i have noticed too that generally the more radical and idea is--the more people like you, try to discourage it...
    so i will point out now, that the reason in MHO that some here do not want to see someone succeed using concrete and intuitively designed and simplified off the shelf parts and systems;

    because the consumer capitalist agenda has brainwashed the majority into believing there is only one way -and that way is by shelling out enough money to ballast a submarine for steel, tests, naval architects, and electronics etc etc ad infinitum, and using only the strictest guidelines and scientific approach- ppffff bollocks!!

    so why do people dislike a success in this area using non conventional methods?? why do they always fight you tooth and nail -pulling thier hair out- dogmatically screaming out loud that you are wrong!! that you cannot possibly succeed?! - (sound familiar yet mr rwatson??) convince you that thiers is the only way and you will surely die or fail if you continue on this heretical and doomed path of rebellion by building a concrete sub?

    and in fact they will be greatly relieved and joyous if you dont-...why???
    very simple-cuz then they can say they were right!! why again? because then thier reality is vindicated..a reality which society will try to perpetuate, a reality that mediocre minds have known for their enitire lifetimes because they were afraid to step out of the comfort zones and takes risks for fear of what the "monster" might say!!- cuz its been drilled into them so much that "it cant possibly work" that "you are crazy to try that"....these minds belong to people who would stand in the way of anything new. anything that can hold us shackled to the conventional-- in short if you do succeed thier reality gets challenged!!-and this scares the crap out of them! they are terrified that what they have been told - might actually be wrong.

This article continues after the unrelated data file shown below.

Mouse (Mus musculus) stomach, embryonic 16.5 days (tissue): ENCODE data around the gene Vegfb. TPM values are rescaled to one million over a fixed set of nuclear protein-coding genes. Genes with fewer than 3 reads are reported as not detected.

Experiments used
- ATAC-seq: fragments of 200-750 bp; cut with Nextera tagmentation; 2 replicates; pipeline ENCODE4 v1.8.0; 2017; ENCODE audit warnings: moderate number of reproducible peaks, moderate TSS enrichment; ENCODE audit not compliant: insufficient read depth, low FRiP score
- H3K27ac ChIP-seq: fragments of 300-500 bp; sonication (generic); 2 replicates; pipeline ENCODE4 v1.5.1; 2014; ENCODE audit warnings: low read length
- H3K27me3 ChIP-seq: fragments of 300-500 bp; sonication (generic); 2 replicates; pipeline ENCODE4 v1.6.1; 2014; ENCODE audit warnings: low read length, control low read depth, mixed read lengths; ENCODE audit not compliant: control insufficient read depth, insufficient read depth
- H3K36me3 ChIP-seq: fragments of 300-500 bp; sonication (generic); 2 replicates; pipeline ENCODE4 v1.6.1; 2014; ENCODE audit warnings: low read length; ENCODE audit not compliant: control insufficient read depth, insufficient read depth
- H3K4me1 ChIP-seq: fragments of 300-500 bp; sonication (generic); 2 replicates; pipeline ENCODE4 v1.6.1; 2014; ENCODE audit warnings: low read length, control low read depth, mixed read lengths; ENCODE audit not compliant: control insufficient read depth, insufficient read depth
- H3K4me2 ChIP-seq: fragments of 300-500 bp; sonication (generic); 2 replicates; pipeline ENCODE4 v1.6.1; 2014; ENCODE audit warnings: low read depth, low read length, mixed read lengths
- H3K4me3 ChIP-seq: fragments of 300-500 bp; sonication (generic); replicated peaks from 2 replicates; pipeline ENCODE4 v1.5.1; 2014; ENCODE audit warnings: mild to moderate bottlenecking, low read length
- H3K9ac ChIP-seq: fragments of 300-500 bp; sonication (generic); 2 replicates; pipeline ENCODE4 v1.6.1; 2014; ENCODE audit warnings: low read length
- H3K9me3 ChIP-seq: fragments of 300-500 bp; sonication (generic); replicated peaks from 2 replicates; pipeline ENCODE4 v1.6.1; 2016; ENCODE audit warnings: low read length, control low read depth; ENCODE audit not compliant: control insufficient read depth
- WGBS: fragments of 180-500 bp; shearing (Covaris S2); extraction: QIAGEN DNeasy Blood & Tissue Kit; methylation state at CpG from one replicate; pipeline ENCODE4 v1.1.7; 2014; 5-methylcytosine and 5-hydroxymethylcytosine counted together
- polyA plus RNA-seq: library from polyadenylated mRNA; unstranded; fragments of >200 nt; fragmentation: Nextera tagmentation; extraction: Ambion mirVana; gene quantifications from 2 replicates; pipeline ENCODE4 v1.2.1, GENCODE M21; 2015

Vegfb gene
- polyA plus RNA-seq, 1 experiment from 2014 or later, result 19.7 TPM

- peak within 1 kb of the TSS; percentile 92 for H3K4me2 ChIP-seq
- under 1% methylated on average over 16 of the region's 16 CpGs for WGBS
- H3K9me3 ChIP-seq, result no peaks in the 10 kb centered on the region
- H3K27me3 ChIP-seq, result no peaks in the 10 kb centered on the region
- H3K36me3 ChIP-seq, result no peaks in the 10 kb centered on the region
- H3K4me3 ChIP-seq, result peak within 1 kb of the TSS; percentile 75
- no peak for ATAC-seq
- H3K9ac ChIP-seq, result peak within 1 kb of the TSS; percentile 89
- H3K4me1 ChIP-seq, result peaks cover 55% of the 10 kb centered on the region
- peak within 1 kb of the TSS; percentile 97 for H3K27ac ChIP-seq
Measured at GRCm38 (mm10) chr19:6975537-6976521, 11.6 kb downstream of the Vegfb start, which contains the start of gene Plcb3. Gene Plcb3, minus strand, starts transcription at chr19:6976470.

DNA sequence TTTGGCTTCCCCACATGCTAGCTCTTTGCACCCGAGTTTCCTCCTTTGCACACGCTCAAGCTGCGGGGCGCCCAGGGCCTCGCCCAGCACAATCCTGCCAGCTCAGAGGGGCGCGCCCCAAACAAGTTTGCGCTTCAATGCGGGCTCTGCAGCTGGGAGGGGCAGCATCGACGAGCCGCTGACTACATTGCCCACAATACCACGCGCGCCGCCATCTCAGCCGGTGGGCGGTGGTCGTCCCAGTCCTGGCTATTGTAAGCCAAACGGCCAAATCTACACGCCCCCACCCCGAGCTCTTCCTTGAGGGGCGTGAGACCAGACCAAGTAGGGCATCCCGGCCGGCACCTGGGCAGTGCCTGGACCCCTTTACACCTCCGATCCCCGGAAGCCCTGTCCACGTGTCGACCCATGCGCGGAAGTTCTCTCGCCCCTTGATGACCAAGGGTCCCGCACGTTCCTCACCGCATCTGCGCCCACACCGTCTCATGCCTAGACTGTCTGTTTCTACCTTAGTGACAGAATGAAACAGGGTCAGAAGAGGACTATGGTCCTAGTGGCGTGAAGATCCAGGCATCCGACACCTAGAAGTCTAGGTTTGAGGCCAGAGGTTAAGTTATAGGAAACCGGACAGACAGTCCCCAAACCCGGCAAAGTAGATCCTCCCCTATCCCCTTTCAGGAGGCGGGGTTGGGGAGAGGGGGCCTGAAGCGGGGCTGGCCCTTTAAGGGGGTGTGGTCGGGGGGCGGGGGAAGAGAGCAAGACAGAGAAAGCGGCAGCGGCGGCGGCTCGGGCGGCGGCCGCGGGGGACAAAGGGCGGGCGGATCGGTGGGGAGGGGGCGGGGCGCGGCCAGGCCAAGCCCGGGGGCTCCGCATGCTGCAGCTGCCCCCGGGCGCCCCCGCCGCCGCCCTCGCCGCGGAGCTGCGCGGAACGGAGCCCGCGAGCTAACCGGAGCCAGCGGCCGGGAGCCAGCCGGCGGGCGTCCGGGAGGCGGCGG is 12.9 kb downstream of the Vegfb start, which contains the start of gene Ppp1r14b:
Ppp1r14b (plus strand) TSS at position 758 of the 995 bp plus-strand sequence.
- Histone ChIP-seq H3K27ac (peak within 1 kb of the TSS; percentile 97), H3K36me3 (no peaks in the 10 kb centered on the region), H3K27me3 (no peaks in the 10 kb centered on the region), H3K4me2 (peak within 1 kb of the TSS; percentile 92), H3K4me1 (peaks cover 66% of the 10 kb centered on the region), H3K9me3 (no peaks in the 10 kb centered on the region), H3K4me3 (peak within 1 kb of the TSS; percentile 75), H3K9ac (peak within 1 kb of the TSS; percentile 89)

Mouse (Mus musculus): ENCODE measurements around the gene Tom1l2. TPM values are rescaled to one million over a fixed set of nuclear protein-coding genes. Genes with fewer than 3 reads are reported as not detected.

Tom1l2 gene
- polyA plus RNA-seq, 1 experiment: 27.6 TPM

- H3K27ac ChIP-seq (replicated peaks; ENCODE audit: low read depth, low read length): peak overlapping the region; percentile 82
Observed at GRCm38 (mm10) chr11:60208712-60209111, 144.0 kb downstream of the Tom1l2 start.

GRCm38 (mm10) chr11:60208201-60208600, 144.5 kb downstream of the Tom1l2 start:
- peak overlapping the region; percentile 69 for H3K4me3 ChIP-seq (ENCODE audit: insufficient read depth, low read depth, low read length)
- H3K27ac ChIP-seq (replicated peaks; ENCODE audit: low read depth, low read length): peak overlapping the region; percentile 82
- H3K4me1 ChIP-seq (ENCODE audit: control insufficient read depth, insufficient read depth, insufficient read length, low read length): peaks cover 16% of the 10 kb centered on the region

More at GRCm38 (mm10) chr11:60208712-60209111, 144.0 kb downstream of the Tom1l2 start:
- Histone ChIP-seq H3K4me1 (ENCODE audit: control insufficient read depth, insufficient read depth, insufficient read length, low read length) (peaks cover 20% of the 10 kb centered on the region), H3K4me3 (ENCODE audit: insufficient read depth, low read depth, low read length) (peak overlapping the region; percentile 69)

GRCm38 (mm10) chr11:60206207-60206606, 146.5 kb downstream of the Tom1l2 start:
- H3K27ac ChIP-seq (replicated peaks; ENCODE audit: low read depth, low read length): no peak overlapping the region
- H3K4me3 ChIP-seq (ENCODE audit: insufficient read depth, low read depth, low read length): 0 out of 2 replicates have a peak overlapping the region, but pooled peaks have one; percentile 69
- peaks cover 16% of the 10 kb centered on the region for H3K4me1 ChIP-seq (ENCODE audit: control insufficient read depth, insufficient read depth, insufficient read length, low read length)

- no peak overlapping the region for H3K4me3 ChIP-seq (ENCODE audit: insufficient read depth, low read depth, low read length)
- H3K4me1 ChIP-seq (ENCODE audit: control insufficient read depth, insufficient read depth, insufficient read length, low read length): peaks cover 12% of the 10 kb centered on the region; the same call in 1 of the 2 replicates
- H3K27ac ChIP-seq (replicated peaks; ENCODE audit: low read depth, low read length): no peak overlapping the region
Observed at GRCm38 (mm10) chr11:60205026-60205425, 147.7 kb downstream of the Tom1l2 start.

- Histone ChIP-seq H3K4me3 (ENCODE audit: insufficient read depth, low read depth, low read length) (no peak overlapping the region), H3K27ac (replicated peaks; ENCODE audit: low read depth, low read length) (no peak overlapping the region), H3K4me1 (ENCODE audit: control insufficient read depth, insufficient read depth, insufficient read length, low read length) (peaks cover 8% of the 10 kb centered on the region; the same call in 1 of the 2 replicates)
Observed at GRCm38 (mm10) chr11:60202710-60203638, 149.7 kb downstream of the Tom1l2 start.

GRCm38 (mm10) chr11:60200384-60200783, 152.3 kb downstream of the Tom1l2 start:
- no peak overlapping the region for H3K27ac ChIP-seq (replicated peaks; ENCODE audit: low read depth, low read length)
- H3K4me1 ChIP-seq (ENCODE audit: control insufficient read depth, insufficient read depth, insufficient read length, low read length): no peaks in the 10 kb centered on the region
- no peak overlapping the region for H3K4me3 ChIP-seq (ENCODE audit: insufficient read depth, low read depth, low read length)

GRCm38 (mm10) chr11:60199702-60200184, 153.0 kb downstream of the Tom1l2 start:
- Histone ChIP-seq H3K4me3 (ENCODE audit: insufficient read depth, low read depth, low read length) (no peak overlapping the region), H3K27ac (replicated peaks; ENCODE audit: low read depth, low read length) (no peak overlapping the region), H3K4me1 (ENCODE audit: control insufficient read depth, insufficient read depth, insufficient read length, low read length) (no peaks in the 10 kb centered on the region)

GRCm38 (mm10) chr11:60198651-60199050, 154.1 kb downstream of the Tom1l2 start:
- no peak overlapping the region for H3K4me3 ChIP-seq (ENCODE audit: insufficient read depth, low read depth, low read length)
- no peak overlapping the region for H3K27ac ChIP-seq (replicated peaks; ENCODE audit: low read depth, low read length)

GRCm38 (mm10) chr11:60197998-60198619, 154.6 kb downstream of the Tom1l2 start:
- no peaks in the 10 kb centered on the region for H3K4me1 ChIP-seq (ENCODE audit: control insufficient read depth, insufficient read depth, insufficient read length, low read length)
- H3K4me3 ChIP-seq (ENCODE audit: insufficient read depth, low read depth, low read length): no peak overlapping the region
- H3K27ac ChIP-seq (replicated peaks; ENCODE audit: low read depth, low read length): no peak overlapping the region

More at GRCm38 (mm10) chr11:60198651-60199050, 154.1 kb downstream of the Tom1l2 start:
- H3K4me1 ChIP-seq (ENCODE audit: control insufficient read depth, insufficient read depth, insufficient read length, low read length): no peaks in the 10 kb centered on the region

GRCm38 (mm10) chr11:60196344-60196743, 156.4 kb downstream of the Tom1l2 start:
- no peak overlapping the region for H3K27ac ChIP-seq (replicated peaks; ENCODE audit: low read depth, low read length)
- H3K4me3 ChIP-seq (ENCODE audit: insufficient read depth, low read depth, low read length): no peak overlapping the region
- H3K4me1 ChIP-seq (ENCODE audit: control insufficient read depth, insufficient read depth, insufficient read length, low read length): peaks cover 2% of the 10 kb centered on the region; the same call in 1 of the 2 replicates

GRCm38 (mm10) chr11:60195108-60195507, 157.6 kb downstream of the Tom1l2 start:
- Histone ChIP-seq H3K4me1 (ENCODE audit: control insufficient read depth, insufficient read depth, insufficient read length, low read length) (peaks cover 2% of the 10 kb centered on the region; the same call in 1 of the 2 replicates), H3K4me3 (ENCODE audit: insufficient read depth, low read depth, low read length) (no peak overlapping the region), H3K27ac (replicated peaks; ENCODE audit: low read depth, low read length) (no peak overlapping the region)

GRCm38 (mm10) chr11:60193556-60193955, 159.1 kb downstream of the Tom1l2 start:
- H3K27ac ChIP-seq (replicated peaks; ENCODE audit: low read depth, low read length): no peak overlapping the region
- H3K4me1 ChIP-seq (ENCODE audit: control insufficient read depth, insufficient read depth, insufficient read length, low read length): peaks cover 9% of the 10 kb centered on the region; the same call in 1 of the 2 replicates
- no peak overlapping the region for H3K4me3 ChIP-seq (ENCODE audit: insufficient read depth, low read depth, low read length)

.i.e the idea that an amateur designer or builder, can for actually less money than a yacht - have a far surperior vessel and more fun too! after all it cant be done right!?

    you see if so, then the question then must get asked: "why did i pay 200 000 for my yacht and he can do it for 5 times less?
    this scares the bejeezuz out of people- that - you just might be on to something and omg wasnt i told that THAT could never happen? ( ...he hadnt stopped christmas from coming it came - it came all the same!)

    nutshell proverb: like the old saying goes- "dont let nuthin' but fear and common sense hold you back"